I've begun a new project called First Person History. I'm extremely excited about this one, because it's all about history. Duh.
When I was in school, I learned that there were four oceans: the Atlantic, the Pacific, the Indian, and the Arctic. Now some geography sources talk about the Southern Ocean. Um, what?
I'm digging this Tiny House movement. Giving up 3/4 of your stuff and living in a smaller space sounds really appealing to me. Less room to clean, fewer belongings to take care of, fewer places to lose things.
This isn't about Daylight Saving Time in general, though I think it has outlived its usefulness. This is about people's misuse of terms surrounding it. We're adults. Can't we agree to educate ourselves to the point where our communication is clear? Huh? Can we? Please?
As I do every spring/summer, I've been up to my elbows planning next year's homeschooling. It's great fun, and I always put a lot of work into it. The more planning I can do during the summer, the smoother our experience during the school year. And since my daughter is beginning 9th grade next year, I'm also looking ahead to the entirety of high school for her.
Ever want to read about Euclidean geometry from the man himself? Euclid's Elements is free online. Obviously out of copyright and all. Being Euclid. Though it's had to be translated into English and such. Regardless, it's available online. For free.
From his many superb acting roles and books to his hilarity on QI to Molly Lewis's fantastic "An Open Letter to Stephen Fry," I've been a fan of Stephen Fry for about two decades. Here he is, sort of taking on the subject of how to be happy without religion.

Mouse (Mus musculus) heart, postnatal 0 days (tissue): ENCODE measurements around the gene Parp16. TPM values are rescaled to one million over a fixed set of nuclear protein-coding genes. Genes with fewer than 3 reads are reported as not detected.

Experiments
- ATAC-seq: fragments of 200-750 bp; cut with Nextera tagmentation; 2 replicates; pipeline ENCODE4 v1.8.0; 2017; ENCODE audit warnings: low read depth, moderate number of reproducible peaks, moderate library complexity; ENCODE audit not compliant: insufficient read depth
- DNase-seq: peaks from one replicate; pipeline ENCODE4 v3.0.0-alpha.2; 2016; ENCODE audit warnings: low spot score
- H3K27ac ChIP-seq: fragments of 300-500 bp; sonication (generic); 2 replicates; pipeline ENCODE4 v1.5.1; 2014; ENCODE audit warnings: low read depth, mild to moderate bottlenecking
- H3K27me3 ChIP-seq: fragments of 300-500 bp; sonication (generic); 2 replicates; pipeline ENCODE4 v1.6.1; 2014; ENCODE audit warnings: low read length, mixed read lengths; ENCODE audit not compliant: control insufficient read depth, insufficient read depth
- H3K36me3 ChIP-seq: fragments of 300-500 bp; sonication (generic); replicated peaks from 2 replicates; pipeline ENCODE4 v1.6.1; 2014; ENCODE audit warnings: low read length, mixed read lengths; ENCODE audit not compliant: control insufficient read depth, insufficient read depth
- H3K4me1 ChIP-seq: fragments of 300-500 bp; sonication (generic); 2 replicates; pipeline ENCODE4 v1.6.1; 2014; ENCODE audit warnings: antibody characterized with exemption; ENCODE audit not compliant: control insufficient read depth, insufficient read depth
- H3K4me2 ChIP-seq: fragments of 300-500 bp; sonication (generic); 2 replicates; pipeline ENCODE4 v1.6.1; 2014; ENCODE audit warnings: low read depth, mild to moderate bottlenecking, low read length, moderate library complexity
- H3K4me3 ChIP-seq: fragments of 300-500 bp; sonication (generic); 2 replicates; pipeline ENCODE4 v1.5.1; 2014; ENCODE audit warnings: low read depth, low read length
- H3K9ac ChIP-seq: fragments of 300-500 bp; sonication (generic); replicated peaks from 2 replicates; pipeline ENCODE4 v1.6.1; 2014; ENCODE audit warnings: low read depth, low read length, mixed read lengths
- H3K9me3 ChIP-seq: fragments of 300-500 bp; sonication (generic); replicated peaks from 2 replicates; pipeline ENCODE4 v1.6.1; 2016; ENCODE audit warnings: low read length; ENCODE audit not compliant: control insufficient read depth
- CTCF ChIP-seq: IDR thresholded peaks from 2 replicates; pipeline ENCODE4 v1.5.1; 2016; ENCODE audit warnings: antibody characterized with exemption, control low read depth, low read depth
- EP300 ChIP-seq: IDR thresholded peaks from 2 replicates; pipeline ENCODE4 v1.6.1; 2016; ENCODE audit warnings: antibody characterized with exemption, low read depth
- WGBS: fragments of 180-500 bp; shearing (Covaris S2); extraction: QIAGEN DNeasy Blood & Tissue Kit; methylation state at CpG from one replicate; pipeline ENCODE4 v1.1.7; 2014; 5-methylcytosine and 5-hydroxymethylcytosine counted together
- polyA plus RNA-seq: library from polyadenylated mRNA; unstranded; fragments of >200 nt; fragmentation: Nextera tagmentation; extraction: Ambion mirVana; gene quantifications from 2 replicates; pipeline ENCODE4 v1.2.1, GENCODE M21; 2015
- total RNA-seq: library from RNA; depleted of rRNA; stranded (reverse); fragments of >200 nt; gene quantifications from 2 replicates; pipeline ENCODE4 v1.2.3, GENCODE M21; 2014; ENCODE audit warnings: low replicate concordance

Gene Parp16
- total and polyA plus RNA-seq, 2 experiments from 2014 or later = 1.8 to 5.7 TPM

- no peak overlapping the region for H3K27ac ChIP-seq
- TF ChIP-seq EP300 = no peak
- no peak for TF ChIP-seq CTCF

From story time to book clubs to puppet shows to science presentations to art classes to social opportunities for teens to Irish step dance performances to chamber music performances, our library system offers a wide variety of opportunities for learning and socializing. Not to mention the books and other materials on the shelves. And we take advantage of it all.
Dolls. They are such a fun craft project. You only need very small scraps of a variety of kinds of fabric, thread, and a bit of stuffing, and you have made a one-of-a-kind toy for someone.
Last week, I received an unexpected email from a scientist at SETI. Long ago, my vision of the work SETI did involved little green men and radio signals from the sky. But they are actually working on all kinds of research with more immediate results.
Captain Jeremiah Mosher Sample, my third great grandfather, was mortally wounded at the Battle of Gettysburg.
Since I've hit both of my maternal grandparents, it's time to show off my paternal side. Above is my paternal grandmother. I'm guessing she was about two years old or so. Her mother had died in the 1918 flu epidemic, so she was raised by her father, who remarried about five years later.
To accompany my photo from yesterday of my grandmother as a little girl along with her siblings, today I offer a photo of my grandfather as a little boy, with his siblings plus parents.
I have a plethora of family history items in storage tubs that I haven't had the time to archive yet, but I'm fortunate to also have plenty of digitized photos of my family on both sides. I treasure these photos, especially the ones of the family members that I knew. Road trips to visit family were a frequent activity my whole life, so I knew much of my extended family. I thought I'd share some...